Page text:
Throne of Blood (Spider Web Castle) is a 1957 Japanese film co-written and directed by Akira Kurosawa. The film transposes the plot of Shakespeare's play Macbeth from Medieval Scotland to feudal Japan, with stylistic elements drawn from Noh drama, a classical form of music drama dating back to the fourteenth century.
According to Kurosawa:
"It was a very hard film to make. We decided that the main castle set had to be built on the slope of Mount Fuji, not because I wanted to show this mountain but because it has precisely the stunted landscape that I wanted. And it is usually foggy. I had decided that I wanted lots of fog for this film... Making the set was very difficult because we didn't have enough people and the location was so far from Tokyo. Fortunately, there was a U.S. Marine Corps base nearby and they helped a great deal; also a whole MP battalion helped us out. We all worked very hard indeed, clearing the ground, building the set. Our labor on this steep fog-bound slope, I remember, absolutely exhausted us; we almost got sick."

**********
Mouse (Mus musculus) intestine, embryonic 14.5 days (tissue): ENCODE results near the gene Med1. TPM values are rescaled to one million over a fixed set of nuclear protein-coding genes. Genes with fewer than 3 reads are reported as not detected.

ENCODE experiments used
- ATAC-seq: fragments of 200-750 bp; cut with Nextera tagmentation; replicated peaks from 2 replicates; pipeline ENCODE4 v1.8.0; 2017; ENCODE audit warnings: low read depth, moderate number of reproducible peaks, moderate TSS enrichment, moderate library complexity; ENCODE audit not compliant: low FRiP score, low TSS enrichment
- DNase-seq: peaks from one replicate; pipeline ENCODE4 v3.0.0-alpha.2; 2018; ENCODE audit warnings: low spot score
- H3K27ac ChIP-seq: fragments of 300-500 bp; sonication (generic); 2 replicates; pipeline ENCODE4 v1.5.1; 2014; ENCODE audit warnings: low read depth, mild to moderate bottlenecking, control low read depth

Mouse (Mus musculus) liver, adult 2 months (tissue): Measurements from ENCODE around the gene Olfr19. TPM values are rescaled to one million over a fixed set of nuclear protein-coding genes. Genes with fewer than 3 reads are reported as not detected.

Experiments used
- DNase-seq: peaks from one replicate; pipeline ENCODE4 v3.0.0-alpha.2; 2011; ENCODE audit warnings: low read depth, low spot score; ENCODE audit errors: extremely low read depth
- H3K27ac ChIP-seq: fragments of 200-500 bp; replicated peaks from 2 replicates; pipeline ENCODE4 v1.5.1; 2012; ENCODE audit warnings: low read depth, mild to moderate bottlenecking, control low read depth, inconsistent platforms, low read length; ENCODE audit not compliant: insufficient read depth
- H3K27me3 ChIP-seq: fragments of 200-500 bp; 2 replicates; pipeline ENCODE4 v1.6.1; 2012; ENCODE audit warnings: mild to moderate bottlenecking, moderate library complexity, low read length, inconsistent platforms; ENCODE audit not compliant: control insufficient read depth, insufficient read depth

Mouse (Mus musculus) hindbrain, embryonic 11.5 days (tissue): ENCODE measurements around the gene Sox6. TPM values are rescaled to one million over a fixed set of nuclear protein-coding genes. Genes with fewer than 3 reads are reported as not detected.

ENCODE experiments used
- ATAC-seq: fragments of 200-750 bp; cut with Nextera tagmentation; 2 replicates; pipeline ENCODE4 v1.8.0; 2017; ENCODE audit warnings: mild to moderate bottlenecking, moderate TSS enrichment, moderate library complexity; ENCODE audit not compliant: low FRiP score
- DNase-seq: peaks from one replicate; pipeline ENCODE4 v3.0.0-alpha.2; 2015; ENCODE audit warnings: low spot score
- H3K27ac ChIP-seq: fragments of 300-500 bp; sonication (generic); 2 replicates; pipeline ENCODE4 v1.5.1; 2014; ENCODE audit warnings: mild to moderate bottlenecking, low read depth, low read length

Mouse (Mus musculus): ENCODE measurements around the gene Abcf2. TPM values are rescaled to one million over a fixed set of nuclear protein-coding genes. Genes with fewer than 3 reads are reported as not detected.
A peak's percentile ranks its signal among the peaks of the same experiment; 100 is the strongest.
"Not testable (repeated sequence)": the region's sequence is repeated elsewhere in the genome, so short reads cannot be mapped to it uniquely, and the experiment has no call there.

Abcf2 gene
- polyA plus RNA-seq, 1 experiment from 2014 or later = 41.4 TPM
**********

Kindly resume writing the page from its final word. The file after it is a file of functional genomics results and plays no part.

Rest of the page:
The film has received praise from literary critics, despite the many liberties it takes with the original play. In 1961, the Time review praised Kurosawa and the film as "a visual descent into the hell of greed and superstition." The American literary critic Harold Bloom judged it "the most successful film version of Macbeth." In his 2015 Movie Guide, Leonard Maltin gave the film four stars, calling it a "Graphic, powerful adaptation."